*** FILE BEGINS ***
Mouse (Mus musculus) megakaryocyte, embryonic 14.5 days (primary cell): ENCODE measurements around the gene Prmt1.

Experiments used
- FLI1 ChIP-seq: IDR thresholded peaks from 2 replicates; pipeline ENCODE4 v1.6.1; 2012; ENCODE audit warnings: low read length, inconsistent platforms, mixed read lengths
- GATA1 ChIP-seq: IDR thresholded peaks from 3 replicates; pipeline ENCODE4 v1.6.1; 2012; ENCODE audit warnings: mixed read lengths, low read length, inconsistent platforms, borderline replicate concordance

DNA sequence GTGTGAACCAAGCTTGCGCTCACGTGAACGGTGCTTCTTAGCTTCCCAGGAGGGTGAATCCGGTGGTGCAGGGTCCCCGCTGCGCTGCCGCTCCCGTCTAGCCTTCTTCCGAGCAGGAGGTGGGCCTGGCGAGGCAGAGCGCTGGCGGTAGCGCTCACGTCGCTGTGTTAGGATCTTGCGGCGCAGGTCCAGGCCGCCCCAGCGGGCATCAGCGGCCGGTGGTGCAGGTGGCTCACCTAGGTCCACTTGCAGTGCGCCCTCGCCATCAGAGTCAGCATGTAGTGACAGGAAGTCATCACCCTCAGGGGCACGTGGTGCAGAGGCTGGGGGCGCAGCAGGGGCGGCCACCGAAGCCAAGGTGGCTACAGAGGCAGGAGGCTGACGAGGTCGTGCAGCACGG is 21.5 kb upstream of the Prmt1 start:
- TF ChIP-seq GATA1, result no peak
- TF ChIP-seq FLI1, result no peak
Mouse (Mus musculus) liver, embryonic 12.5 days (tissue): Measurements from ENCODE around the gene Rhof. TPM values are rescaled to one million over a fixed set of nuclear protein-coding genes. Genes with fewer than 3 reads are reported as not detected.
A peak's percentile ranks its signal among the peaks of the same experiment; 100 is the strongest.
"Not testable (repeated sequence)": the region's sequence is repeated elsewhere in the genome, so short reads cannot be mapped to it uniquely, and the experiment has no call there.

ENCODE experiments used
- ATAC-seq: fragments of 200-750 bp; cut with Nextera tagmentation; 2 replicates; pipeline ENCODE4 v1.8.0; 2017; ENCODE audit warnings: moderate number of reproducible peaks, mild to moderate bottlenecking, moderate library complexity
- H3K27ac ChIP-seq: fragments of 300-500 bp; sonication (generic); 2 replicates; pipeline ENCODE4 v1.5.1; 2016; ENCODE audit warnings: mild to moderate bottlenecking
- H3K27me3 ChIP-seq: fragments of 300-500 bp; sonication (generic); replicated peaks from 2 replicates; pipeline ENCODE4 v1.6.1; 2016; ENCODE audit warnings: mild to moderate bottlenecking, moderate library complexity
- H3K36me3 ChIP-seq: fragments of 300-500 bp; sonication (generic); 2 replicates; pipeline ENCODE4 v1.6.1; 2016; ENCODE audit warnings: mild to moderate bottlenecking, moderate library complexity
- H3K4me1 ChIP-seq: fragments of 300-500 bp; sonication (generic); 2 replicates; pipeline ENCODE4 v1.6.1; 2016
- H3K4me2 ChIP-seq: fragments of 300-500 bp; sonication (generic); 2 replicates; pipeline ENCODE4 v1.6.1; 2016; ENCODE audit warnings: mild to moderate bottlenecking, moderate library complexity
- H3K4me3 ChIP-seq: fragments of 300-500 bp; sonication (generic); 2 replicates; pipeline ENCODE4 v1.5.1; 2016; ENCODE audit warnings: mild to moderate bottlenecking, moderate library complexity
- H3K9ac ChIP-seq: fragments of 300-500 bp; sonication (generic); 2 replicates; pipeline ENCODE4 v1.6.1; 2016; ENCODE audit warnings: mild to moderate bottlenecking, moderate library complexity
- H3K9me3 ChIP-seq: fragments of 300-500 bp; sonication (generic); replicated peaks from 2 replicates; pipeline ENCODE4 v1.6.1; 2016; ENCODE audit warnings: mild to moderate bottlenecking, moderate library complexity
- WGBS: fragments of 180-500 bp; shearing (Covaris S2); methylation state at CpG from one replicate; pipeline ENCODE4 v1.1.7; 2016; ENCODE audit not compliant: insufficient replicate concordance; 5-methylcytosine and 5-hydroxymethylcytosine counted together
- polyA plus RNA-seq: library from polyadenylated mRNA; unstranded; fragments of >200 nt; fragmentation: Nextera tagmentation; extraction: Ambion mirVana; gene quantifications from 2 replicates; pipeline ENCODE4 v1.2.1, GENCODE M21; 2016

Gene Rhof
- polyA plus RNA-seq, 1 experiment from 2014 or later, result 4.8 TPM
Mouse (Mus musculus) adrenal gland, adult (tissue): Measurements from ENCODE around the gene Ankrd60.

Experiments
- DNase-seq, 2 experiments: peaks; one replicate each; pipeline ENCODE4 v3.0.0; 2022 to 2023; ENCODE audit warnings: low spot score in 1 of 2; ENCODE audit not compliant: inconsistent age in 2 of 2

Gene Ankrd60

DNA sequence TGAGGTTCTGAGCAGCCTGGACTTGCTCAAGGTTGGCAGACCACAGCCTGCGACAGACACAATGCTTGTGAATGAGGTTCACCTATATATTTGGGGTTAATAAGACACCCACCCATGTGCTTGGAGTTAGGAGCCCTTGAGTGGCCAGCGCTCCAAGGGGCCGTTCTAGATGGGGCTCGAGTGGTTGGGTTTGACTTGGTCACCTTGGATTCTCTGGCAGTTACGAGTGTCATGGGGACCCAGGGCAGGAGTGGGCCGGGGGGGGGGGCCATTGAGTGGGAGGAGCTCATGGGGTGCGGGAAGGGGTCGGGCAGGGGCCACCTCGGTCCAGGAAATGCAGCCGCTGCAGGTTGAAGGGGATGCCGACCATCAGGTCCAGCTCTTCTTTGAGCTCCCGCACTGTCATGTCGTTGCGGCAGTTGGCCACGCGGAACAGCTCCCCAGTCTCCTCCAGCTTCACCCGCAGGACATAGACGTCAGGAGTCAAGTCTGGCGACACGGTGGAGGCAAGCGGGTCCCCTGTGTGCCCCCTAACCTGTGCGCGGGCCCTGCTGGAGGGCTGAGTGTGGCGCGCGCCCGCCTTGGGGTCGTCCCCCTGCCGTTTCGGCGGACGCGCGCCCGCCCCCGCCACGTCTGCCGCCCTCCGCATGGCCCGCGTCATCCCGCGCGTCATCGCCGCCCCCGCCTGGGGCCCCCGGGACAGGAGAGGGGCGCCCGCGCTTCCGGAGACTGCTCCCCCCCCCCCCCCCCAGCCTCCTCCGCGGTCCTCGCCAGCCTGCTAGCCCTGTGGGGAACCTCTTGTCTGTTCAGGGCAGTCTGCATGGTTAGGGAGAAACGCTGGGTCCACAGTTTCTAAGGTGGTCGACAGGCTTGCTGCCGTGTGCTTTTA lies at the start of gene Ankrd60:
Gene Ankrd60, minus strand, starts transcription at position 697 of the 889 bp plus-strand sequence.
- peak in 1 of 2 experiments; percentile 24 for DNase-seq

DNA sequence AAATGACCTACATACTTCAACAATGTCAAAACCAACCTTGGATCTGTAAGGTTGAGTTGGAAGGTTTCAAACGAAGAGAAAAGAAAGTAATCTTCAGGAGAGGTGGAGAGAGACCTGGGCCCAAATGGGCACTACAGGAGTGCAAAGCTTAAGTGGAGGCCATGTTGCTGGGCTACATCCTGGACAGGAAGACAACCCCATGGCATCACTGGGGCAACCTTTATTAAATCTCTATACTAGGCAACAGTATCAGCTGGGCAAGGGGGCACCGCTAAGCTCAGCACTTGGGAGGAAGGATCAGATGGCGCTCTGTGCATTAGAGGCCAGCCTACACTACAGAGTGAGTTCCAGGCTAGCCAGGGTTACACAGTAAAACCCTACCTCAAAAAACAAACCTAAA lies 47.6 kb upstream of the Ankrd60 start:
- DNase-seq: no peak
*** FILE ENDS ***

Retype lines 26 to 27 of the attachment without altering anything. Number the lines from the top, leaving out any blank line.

Experiments
- DNase-seq, 2 experiments: peaks; one replicate each; pipeline ENCODE4 v3.0.0; 2022 to 2023; ENCODE audit warnings: low spot score in 1 of 2; ENCODE audit not compliant: inconsistent age in 2 of 2